We live in a world awash in data at every turn, yet experiences with data for K–12 learners can be few and far between. What does it mean for us to prepare today’s learners for a future defined by data? What competencies and understandings are necessary in navigating the world of big data as a citizen and worker? How can three-dimensional learning experiences introduce and engage learners with data in meaningful ways? This experienced group of panelists will debate these and other important ideas in a lively conversation that draws upon current research on learning and the current realities of the workplace and world at large.
The WATERS Project: Student Use of Emerging Technologies and Motivation to Pursue STEM Careers
Steve Kerlin, Carolyn Staudt, Nanette Marcum-Dietrich
11:30 AM – 12:00 PM, 258B, Boston Convention & Exhibition Center
Collaborators of the NSF-funded WATERS project will share curriculum and resources featuring universal design for learning principles and watershed science technologies promoting STEM careers.
Supporting Student Exploration of Phenomena with Free Inquiry-Oriented Tools and Curricula
12:30 – 1:30 PM, Harbor Ballroom III, The Westin Boston Waterfront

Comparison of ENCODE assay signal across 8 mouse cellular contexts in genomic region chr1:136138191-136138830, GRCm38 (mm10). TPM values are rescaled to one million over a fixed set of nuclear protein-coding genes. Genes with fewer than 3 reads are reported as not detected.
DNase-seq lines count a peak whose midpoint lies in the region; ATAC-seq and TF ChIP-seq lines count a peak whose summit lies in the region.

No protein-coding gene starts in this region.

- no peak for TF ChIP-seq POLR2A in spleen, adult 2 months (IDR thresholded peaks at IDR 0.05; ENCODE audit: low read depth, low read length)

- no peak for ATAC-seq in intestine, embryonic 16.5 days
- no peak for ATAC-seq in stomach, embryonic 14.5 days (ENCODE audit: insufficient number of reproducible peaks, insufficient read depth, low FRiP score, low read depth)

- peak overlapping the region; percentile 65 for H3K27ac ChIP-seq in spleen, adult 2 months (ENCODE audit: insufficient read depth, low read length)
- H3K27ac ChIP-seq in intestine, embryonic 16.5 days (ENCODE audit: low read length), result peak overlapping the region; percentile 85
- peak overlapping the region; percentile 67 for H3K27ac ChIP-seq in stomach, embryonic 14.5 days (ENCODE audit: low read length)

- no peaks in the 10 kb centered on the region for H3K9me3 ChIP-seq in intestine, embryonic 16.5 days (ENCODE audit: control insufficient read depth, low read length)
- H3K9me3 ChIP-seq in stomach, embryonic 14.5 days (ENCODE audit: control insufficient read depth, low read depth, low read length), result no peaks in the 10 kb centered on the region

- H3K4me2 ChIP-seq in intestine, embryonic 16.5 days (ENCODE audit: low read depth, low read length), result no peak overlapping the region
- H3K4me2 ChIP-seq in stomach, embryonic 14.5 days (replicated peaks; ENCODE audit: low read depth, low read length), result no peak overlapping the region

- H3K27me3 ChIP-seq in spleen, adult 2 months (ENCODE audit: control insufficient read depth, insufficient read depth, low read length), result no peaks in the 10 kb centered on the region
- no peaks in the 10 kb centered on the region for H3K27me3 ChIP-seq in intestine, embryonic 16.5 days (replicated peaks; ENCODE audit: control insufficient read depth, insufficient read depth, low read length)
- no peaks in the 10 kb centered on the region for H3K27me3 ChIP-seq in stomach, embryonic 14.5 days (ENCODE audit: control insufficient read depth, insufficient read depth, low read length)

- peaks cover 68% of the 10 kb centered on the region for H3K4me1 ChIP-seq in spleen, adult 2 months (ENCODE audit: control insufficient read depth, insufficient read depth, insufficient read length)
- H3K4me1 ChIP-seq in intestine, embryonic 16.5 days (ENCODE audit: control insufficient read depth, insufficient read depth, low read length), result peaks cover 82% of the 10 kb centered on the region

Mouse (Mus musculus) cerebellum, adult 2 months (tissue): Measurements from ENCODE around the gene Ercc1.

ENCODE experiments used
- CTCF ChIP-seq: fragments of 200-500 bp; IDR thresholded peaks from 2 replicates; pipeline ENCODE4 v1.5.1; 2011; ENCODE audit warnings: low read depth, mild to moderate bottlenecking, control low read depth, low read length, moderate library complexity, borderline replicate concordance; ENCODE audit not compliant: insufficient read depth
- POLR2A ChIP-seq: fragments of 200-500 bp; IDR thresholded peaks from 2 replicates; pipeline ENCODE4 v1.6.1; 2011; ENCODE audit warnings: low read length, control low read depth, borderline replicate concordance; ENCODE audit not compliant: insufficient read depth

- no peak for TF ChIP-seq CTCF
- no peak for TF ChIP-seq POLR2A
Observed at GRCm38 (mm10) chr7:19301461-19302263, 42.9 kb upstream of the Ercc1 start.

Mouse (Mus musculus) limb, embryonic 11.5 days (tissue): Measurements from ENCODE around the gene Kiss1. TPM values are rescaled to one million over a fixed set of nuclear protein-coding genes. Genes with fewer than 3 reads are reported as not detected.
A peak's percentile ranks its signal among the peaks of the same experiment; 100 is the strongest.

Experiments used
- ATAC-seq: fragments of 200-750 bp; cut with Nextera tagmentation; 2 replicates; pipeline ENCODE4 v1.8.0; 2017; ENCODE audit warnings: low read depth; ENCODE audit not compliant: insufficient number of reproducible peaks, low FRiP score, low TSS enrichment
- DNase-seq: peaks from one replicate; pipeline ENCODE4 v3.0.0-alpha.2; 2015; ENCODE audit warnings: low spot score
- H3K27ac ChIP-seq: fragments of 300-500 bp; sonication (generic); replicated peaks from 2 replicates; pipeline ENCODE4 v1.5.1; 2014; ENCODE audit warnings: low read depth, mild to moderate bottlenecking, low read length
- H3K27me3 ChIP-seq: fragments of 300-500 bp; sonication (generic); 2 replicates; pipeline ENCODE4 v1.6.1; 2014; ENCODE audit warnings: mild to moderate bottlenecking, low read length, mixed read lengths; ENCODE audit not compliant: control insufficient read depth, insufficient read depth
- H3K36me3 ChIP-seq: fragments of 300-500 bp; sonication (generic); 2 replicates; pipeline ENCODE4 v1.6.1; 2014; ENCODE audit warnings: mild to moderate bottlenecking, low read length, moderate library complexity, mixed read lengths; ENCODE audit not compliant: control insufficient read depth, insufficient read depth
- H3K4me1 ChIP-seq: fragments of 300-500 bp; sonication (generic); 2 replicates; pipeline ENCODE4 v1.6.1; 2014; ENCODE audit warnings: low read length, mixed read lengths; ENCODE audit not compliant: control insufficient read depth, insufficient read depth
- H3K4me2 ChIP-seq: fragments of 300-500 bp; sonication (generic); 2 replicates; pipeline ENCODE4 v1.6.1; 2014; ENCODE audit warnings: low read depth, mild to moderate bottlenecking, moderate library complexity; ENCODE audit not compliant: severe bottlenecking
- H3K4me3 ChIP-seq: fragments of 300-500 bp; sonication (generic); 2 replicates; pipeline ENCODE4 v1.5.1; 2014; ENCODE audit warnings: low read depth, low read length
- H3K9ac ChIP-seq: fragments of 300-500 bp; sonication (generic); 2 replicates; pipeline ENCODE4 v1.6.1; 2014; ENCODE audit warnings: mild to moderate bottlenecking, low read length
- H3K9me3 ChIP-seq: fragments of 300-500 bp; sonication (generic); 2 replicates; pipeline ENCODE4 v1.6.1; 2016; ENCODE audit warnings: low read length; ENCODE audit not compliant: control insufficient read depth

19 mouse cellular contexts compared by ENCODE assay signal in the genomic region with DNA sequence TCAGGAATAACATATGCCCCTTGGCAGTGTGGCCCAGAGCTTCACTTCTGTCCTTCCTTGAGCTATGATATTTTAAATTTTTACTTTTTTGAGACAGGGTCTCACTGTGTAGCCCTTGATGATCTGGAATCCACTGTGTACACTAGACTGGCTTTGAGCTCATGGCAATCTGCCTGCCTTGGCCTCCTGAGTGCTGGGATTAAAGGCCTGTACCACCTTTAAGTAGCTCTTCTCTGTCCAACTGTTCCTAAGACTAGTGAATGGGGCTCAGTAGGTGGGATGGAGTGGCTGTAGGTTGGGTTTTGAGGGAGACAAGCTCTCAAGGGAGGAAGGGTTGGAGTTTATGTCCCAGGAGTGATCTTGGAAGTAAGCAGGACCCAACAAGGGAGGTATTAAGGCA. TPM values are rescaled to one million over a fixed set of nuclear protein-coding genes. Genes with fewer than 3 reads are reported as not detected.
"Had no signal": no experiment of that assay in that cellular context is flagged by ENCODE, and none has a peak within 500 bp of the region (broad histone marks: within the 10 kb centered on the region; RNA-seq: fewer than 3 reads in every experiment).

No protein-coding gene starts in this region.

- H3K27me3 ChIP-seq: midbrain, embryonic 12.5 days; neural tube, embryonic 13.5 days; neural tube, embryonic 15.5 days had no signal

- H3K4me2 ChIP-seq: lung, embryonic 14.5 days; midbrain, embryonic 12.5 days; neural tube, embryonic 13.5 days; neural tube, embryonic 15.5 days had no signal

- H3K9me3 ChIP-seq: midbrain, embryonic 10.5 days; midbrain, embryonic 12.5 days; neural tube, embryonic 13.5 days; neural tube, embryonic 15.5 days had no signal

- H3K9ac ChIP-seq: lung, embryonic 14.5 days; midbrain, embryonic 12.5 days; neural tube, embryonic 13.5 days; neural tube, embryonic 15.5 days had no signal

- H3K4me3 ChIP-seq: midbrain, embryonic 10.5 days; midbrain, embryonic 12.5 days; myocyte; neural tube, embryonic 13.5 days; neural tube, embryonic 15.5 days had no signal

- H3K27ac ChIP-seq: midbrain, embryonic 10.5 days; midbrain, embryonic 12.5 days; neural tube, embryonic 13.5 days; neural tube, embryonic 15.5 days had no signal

Students should learn science by “doing” science, but how? Explore technology-enhanced integrated tools and curricular supports for experimentation in an NGSS-focused approach to STEM learning.
The Concord Consortium and NESTA Present GeoHazard: Use Simulations to Explore Natural Hazards and the Risks They Pose to Human Lives
2:00 PM – 3:00 PM, 052AB, Boston Convention & Exhibition Center
Explore classroom-tested curriculum that help students explore hurricanes, wildfires, and flooding, as well as the factors that contribute to risk and human impact.
Powerful, Free Simulations for Three-Dimensional NGSS Teaching
3:30 – 4:30 PM, Plaza C, Seaport Hotel
Come discover how free, NSF-funded molecular simulations and curricula from The Concord Consortium can add all three dimensions of the NGSS to your physics, physical science, and chemistry teaching, with a special emphasis on the science practices. Bring a device and take away free tips and resources that you can use immediately to bring NGSS to life in your classroom!